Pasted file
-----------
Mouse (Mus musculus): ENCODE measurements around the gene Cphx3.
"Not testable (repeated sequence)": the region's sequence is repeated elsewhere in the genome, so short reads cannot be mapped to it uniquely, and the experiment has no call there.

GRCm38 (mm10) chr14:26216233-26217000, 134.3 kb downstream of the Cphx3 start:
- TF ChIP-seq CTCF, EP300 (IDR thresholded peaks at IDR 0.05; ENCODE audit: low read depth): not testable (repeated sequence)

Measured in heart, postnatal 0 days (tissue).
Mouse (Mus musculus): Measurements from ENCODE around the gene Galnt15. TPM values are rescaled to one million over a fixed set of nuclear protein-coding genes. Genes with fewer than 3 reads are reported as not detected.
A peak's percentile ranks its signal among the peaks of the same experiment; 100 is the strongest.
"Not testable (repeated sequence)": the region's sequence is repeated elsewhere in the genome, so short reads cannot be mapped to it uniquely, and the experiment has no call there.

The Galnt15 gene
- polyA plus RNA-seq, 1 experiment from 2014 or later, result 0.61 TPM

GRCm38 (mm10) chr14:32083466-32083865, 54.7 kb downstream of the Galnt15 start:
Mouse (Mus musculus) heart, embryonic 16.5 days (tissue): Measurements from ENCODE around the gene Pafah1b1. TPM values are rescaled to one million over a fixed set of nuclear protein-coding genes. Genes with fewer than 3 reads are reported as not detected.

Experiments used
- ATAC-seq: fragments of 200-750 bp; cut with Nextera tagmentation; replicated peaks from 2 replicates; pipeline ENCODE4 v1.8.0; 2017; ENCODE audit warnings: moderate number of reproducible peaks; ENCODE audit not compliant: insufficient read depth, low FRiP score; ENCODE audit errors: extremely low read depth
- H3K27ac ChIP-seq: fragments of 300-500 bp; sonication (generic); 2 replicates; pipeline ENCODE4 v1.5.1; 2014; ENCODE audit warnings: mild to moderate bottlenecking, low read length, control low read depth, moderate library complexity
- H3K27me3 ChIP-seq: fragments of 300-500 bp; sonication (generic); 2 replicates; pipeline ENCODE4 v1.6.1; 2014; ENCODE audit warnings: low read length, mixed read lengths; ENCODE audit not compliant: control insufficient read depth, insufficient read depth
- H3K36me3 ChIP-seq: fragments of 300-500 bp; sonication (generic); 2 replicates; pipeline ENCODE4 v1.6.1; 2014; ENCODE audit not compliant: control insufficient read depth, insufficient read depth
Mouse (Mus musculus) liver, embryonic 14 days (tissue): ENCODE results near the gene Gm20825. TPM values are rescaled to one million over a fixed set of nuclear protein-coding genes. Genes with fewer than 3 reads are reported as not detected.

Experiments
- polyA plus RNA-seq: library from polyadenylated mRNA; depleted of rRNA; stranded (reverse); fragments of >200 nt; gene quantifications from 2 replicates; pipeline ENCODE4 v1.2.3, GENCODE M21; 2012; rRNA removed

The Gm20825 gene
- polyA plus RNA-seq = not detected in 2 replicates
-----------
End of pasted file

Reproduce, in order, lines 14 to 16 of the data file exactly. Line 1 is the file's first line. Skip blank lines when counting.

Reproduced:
- ATAC-seq: fragments of 200-750 bp; cut with Nextera tagmentation; replicated peaks from 2 replicates; pipeline ENCODE4 v1.8.0; 2017; ENCODE audit warnings: moderate number of reproducible peaks; ENCODE audit not compliant: insufficient read depth, low FRiP score; ENCODE audit errors: extremely low read depth
- H3K27ac ChIP-seq: fragments of 300-500 bp; sonication (generic); 2 replicates; pipeline ENCODE4 v1.5.1; 2014; ENCODE audit warnings: mild to moderate bottlenecking, low read length, control low read depth, moderate library complexity
- H3K27me3 ChIP-seq: fragments of 300-500 bp; sonication (generic); 2 replicates; pipeline ENCODE4 v1.6.1; 2014; ENCODE audit warnings: low read length, mixed read lengths; ENCODE audit not compliant: control insufficient read depth, insufficient read depth